The most valuable skill that I have learned in my four years now of being heavily involved in social justice work and advocacy is a mental sifting technique. What used to be a general feeling of unease about a person can now be articulated as a warning sign that this is not a person with whom I’d want to work.

Oftentimes, the warning is that this person doesn’t actually have an interest in making the world a better place, bringing about positive change, or influencing people towards a more inclusive, compassionate, worldly viewpoint. Instead, their primary interest in being involved in advocacy is to find and colonize a social space where they will be given carte blanche to be rude, self-centred, obnoxious, and in some cases, outright bullying to other people involved in the organization, with the hope that their behaviour will go unchallenged because they happen to come from a marginalized identity.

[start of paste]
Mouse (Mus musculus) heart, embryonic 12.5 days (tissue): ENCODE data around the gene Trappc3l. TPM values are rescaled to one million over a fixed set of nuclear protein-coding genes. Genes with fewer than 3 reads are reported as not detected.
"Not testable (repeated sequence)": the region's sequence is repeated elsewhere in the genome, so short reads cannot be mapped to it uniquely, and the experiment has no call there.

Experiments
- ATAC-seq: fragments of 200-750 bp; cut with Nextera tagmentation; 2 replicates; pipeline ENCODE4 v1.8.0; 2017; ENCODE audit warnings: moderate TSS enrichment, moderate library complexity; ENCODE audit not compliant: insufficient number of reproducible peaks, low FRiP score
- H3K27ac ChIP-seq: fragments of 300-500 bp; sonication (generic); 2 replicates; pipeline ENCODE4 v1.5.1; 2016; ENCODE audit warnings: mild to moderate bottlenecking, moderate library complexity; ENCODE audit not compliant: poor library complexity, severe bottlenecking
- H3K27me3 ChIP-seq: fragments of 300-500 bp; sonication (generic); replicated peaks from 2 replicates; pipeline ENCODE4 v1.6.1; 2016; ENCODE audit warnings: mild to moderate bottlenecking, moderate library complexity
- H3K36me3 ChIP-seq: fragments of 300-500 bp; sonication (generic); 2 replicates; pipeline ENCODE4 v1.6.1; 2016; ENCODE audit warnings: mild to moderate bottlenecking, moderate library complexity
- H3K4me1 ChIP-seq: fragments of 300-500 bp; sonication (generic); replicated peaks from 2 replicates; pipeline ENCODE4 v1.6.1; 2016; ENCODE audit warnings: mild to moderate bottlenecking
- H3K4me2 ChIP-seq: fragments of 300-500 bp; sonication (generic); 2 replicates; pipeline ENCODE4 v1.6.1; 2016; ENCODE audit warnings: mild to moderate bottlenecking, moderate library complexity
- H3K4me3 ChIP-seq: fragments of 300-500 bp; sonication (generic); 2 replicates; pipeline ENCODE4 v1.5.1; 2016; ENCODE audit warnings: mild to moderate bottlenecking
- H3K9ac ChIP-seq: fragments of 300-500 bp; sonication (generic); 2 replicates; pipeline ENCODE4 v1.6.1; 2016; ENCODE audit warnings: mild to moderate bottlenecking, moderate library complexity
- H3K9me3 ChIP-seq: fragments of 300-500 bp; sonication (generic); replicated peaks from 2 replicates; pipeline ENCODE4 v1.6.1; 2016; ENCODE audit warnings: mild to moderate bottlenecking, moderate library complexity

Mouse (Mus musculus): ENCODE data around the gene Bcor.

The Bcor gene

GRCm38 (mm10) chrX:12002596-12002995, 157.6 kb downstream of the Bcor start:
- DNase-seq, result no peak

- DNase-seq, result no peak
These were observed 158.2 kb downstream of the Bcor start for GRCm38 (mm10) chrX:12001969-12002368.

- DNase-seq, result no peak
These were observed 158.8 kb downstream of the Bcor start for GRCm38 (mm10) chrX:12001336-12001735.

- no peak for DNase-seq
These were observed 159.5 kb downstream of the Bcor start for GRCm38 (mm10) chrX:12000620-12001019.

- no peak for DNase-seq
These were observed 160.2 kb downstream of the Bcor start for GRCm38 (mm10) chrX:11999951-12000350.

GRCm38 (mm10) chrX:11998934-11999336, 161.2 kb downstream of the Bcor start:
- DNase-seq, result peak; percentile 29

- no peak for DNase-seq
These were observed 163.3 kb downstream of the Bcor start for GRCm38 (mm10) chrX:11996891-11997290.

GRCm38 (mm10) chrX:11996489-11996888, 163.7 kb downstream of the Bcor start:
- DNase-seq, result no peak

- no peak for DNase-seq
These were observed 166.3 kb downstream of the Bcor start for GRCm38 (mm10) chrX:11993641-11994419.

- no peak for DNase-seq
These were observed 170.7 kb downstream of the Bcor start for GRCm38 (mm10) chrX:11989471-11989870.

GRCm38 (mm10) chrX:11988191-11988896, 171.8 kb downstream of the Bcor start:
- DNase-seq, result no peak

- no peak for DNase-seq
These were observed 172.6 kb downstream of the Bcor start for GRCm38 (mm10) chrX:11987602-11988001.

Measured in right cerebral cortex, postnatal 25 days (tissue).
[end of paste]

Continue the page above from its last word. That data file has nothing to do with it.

It’s tragic how common these types are, but at least now, I have the tools to recognize them early before they inflict any damage on me or compromise my work.